I love this delectable Christina Tosi recipe for “French Toast Muffins” for so many reasons:
It lets you make a load of “French toast” in one fell swoop.
It is a genius use of all those odds and ends of various bread loaves on the verge of freezer-burn at home.
It’s easy enough for kiddos to do, making it an ideal way to spoil mom with breakfast in bed on Mother’s Day. In fact, it’s featured in the “Milk Bar: Kids Only” cookbook (Clarkson Potter, 2020), of which I received a review copy.
You probably know Pastry Chef Tosi as the founder and owner of the phenomenon known as Milk Bar bakery, as well as for her judging prowess on TV’s “MasterChef.”
Her creations at Milk Bar are beloved for their nostalgic effervescence and joyous kid-like appeal. So, a cookbook like this is a natural. It’s sure to entice kids into the kitchen with recipes such as “Coco Cabana Cereal Squares,” “Compost Pancakes,” “Donut Shakes,” and “Corn Dog Waffles.”
She even instructs how to judge if baked goods are done, by employing cocktail umbrella toothpicks to demonstrate, as well as trouble-shoots problems such as cupcakes or muffins sinking in the middle (You’re opening and closing the oven too much.).
For “French Toast Muffins,” you rip up bread slices into small pieces “as if you were feeding ducks in the park.” (One of the best recipe directions I’ve ever read, by the way.)
When a good friend gifts you a few late-harvest Meyer lemons from her backyard tree that have ballooned into the size of oranges, you know you need to do something special with them.
Not just halved and squirted over fish on the grill. Not just sliced to garnish glasses of iced tea. And not merely juiced to make mundane lemonade.
Nope, these babies were made for “Meyer Lemon Tea Cakes with Pomegranate Glaze.”
This easy-breezy recipe for individual cakes is from “Sweet” (Artisan, 2013) by Pastry Chef Valerie Gordon.
She owns one of my favorite bakeries in Los Angeles, Valerie’s Confections, which I always make a point of visiting whenever I’m in town just so I can snag a slice of her impeccable rendition of the iconic Blum’s coffee crunch cake.
For this recipe, Meyer lemon juice and zest are incorporated into this cake batter, along with creme fraiche (I actually used plain yogurt instead) for tang and moistness. The batter gets distributed amongst large muffin cups that are buttered but not lined.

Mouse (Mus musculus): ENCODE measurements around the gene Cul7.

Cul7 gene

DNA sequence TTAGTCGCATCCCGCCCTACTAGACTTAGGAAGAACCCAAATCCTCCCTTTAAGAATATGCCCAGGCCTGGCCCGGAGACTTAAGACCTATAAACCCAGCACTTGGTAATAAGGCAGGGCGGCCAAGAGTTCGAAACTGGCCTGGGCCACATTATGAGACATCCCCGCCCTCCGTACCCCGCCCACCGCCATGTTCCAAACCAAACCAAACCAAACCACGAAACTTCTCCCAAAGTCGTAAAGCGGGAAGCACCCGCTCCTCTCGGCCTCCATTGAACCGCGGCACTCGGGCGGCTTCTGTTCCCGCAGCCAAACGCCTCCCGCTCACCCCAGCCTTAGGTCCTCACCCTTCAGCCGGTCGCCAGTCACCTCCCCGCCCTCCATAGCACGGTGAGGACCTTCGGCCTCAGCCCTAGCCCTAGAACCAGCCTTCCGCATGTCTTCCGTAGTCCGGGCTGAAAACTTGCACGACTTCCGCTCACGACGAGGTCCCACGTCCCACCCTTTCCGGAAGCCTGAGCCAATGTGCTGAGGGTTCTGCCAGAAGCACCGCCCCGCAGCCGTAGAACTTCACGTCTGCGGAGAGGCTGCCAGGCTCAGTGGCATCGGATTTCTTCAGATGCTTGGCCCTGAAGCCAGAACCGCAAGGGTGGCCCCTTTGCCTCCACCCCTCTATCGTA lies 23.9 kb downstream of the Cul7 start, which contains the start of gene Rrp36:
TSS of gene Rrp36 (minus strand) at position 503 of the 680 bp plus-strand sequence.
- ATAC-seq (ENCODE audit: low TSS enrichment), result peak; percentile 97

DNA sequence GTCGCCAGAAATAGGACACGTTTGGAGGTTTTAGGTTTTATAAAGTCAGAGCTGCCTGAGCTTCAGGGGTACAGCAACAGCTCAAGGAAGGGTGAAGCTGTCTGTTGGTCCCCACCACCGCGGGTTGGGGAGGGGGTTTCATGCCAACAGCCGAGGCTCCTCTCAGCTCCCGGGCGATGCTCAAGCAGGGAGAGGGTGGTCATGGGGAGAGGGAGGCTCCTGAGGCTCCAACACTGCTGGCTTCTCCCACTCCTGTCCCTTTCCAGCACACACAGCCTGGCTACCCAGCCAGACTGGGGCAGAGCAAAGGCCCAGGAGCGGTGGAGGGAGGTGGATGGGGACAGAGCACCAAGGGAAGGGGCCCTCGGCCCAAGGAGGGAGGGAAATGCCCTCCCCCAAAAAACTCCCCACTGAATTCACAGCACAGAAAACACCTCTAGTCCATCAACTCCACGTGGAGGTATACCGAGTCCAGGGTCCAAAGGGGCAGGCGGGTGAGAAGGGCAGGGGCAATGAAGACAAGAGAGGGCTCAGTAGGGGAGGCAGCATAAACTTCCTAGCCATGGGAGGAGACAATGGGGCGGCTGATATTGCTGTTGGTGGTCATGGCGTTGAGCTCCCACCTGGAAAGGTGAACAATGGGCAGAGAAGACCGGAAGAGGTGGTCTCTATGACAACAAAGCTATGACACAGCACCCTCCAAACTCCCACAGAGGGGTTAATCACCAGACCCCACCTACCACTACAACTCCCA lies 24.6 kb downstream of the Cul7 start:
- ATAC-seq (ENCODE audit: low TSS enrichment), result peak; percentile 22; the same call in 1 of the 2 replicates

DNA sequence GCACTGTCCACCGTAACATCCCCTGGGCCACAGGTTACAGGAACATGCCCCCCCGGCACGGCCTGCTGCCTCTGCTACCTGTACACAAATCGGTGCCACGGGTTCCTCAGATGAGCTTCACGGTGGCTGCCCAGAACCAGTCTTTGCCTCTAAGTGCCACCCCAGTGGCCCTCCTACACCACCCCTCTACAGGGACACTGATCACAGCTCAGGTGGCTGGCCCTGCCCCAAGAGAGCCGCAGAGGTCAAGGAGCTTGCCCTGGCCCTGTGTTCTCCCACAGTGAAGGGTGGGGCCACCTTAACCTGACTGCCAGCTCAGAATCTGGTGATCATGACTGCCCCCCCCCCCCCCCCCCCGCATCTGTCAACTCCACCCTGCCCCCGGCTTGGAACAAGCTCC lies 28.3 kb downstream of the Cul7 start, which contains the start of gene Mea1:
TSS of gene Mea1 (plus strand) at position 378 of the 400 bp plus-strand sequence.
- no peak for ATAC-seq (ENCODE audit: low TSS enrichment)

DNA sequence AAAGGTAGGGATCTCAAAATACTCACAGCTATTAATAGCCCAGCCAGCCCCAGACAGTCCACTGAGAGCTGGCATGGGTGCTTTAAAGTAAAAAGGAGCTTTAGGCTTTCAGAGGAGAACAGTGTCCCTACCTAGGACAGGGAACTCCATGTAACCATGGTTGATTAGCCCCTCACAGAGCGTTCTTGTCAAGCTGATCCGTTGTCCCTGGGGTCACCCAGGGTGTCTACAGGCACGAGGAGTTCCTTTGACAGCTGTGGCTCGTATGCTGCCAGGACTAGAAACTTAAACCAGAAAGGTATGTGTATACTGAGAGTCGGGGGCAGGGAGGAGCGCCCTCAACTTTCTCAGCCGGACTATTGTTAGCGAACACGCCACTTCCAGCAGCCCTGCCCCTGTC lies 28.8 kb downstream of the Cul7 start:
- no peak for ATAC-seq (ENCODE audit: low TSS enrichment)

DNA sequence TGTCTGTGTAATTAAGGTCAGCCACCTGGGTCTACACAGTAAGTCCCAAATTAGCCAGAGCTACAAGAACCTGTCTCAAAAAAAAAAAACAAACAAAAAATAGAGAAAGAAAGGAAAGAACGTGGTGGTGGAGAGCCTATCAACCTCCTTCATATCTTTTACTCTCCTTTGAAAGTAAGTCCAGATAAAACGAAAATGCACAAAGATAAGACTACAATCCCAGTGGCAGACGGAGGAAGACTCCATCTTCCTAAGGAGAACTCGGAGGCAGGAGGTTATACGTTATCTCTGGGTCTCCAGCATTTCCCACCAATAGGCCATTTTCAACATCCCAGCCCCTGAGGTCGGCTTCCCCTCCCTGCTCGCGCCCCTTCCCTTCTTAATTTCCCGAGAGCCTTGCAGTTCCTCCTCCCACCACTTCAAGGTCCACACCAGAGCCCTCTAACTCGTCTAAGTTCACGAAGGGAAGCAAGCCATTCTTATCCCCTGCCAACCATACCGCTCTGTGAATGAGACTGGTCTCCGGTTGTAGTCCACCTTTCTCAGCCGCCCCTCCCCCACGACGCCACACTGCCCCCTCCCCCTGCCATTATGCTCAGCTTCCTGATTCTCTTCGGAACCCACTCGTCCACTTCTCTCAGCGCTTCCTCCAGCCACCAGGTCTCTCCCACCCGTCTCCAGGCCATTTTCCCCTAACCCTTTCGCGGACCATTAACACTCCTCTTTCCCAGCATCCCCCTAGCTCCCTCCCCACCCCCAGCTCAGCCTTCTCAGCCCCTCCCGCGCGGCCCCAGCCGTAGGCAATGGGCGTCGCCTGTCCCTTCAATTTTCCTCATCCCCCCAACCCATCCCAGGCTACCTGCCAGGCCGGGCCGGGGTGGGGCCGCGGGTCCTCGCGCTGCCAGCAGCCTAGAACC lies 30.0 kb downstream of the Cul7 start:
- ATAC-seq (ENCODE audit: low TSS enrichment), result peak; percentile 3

Once they are baked and cooled, turn the cakes upside down to dunk the flat sides into a glaze flavored with Meyer lemon juice and pomegranate juice. You are left with precious little cakes simply too cute to resist.
With humorous illustrations by Los Angeles designer Stephanie DeAngelis, the book includes 50 recipes sure to brighten any mood. Get your frustration out with “Whacked Lemongrass Chicken Coconut Curry,” “Pummeled Pork Tonkatsu,” “Cry-It-Out Alsatian Tart,” and “DIY Cannabutter” (which is exactly what you think it is).
Chefs Jeremy Cheng and Chef Randy Magpantay couldn’t have been more excited to finally open their Winner Winner Chicken after conceiving of the Nashville-style hot chicken establishment in 2018.
Only, they opened it in March 2020 in San Mateo’s Hillsdale Shopping Center. Five days later, the pandemic put the kibash on it.
Fortunately, with the Bay Area seemingly turning the corner now in this health crisis, Winner Winner Chicken has been able to sling its specialties for the past couple of months. I was invited in by the fast-casual eatery a week ago to try some menu items gratis, which I ferried home as takeout.
It’s a family operation, with Cheng and Magpantay, and their wives, behind the counter overseeing the ordering and cooking. Cheng and Magpantay are veterans of the South Bay’s Avenir Restaurant Group, which includes Nola in Palo Alto, Milagros in Redwood City, and Town in San Carlos.
At Winner Winner Chicken, you can choose how incendiary you like it, from Classic (no heat) to Medium (starting to heat up) and Spicy (That’s hot) to Extra Spicy (Hot as cluck).
I went with medium, though I think Magpantay dialed it down a bit and gave me medium-light (which you can request, by the way) that offered up a modest amount of heat on the palate.
Pamper mom this “Mother’s Day” with a virtual chocolate and tea pairing from Delysia Chocolatier.
Having taken another virtual class recently by this Austin, TX chocolate company, I can attest that it makes for a fun and enlightening time, particularly when you learn that founder Nicole Patel is actually allergic to chocolate. Patel, who began making chocolates professionally after creating some for fun for her husband’s colleagues one Christmas, relies on a keen sense of smell to get her truffle flavors just right.
When the pandemic hit, she began offering virtual tasting events. On May 8, she’ll host “Tea Time with Mom,” starting at 4 p.m. CST, in which she’ll instruct how to pair her chocolates with various teas.